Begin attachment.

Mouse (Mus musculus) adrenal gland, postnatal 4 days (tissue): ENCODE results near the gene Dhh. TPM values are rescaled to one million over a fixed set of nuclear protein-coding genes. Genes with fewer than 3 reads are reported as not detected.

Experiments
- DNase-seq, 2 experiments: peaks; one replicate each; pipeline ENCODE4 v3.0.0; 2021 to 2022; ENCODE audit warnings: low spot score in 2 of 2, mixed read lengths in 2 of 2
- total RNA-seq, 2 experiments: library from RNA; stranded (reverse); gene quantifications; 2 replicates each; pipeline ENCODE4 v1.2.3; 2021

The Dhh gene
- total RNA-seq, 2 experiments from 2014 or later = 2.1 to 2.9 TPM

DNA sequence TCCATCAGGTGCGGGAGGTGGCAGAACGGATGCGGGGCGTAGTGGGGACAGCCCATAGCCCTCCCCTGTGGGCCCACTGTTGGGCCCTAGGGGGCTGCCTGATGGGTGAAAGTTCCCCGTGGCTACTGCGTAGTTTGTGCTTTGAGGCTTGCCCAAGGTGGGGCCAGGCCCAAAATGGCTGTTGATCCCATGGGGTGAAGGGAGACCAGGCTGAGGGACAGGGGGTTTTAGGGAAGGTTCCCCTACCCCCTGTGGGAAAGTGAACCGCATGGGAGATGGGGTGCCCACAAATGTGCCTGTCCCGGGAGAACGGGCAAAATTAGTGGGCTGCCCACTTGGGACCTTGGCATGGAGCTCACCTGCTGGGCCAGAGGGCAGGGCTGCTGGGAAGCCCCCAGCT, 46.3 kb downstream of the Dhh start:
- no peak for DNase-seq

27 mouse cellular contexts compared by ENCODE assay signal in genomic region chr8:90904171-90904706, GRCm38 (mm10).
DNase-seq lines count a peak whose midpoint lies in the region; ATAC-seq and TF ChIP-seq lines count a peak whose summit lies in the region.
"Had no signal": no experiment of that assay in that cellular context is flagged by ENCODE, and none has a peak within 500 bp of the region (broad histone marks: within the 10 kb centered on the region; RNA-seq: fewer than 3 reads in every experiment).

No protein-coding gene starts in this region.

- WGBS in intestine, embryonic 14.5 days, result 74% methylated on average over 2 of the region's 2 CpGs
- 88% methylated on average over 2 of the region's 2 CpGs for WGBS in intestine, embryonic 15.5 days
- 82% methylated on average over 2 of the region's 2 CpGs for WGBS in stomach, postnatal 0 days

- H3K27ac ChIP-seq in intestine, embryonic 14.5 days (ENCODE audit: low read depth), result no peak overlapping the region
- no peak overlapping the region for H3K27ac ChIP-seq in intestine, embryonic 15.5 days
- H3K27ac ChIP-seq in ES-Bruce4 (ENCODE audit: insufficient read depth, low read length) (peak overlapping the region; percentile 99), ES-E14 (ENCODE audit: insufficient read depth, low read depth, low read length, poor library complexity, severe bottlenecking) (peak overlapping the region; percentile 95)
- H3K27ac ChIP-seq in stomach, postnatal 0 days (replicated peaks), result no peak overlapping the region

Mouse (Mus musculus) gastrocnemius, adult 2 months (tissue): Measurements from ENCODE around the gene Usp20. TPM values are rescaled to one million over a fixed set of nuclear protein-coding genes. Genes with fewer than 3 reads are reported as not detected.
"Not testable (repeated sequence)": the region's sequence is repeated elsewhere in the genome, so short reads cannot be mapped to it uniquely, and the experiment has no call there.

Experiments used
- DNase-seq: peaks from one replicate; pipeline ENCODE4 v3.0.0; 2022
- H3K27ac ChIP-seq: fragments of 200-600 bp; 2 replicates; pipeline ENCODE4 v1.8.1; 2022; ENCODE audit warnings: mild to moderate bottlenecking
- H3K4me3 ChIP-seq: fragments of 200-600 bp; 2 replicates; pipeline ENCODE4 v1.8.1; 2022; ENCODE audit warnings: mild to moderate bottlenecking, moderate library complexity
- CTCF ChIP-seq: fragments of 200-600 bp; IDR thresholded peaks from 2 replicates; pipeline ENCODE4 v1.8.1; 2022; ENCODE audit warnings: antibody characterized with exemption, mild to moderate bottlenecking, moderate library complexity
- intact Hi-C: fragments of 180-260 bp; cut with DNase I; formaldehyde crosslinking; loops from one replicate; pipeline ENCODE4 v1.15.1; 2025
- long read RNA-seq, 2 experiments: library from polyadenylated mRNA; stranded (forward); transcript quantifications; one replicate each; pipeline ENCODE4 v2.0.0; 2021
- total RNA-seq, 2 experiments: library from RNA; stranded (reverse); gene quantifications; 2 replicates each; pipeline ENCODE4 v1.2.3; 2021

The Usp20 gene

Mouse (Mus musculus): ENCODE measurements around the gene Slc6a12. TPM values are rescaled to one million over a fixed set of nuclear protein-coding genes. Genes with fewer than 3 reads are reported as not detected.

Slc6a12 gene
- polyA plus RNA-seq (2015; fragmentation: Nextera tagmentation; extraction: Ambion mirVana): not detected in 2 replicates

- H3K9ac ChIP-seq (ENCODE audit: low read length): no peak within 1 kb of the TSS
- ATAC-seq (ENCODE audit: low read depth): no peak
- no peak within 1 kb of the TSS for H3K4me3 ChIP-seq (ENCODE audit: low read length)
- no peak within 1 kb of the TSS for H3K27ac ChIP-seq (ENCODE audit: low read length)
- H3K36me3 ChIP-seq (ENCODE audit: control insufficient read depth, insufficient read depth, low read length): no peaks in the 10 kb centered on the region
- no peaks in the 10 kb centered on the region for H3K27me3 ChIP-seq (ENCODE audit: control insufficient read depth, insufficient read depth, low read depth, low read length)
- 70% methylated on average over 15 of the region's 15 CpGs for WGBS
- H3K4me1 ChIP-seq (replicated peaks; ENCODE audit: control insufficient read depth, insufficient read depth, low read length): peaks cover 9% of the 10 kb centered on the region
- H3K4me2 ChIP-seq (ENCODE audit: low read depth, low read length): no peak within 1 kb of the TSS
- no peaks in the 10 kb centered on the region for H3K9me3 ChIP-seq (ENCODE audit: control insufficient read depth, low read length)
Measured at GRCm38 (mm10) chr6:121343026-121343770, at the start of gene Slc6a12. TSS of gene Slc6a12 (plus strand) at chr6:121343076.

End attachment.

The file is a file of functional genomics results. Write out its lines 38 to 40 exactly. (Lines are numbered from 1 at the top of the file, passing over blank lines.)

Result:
- H3K36me3 ChIP-seq (ENCODE audit: control insufficient read depth, insufficient read depth, low read length): no peaks in the 10 kb centered on the region
- no peaks in the 10 kb centered on the region for H3K27me3 ChIP-seq (ENCODE audit: control insufficient read depth, insufficient read depth, low read depth, low read length)
- 70% methylated on average over 15 of the region's 15 CpGs for WGBS